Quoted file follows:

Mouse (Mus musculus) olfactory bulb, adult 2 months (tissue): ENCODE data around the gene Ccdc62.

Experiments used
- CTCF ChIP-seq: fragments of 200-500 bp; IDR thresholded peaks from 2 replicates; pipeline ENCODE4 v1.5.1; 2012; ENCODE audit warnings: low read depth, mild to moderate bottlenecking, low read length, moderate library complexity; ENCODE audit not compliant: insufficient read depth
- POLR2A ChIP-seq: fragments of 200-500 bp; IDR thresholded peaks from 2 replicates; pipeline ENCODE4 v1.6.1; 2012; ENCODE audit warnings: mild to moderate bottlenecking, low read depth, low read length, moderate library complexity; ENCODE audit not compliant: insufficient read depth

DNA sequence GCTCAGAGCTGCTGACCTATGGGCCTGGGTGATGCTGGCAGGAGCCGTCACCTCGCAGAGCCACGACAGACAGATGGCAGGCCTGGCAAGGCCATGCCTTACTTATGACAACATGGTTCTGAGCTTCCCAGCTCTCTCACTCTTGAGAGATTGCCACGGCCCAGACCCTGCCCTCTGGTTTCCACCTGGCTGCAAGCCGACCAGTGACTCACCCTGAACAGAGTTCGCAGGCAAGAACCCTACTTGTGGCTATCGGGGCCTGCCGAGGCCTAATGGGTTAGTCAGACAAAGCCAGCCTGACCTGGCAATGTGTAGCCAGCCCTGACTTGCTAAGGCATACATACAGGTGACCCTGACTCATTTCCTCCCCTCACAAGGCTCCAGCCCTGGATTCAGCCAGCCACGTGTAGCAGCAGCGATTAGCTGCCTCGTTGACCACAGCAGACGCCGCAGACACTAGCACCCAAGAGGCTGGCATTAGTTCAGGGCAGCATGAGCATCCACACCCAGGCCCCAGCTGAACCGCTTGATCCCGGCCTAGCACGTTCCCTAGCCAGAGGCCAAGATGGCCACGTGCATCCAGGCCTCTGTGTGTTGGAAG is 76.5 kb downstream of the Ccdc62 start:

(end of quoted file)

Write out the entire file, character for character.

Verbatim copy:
Mouse (Mus musculus) olfactory bulb, adult 2 months (tissue): ENCODE data around the gene Ccdc62.

Experiments used
- CTCF ChIP-seq: fragments of 200-500 bp; IDR thresholded peaks from 2 replicates; pipeline ENCODE4 v1.5.1; 2012; ENCODE audit warnings: low read depth, mild to moderate bottlenecking, low read length, moderate library complexity; ENCODE audit not compliant: insufficient read depth
- POLR2A ChIP-seq: fragments of 200-500 bp; IDR thresholded peaks from 2 replicates; pipeline ENCODE4 v1.6.1; 2012; ENCODE audit warnings: mild to moderate bottlenecking, low read depth, low read length, moderate library complexity; ENCODE audit not compliant: insufficient read depth

DNA sequence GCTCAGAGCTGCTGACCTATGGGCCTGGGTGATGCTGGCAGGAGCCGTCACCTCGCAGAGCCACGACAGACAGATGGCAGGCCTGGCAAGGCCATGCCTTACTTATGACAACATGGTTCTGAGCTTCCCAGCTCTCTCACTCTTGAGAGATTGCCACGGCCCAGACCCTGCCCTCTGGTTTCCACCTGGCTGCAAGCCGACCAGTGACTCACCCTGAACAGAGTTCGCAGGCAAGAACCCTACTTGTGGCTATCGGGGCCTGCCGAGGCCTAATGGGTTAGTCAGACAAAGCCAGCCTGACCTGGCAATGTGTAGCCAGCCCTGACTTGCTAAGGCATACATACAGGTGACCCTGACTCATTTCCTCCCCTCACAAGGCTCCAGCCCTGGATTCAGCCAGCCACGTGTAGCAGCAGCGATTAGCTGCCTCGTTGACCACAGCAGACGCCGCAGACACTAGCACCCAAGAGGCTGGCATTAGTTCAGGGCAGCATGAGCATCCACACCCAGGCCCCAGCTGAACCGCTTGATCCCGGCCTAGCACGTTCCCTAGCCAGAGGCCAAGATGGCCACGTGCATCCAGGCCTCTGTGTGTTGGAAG is 76.5 kb downstream of the Ccdc62 start: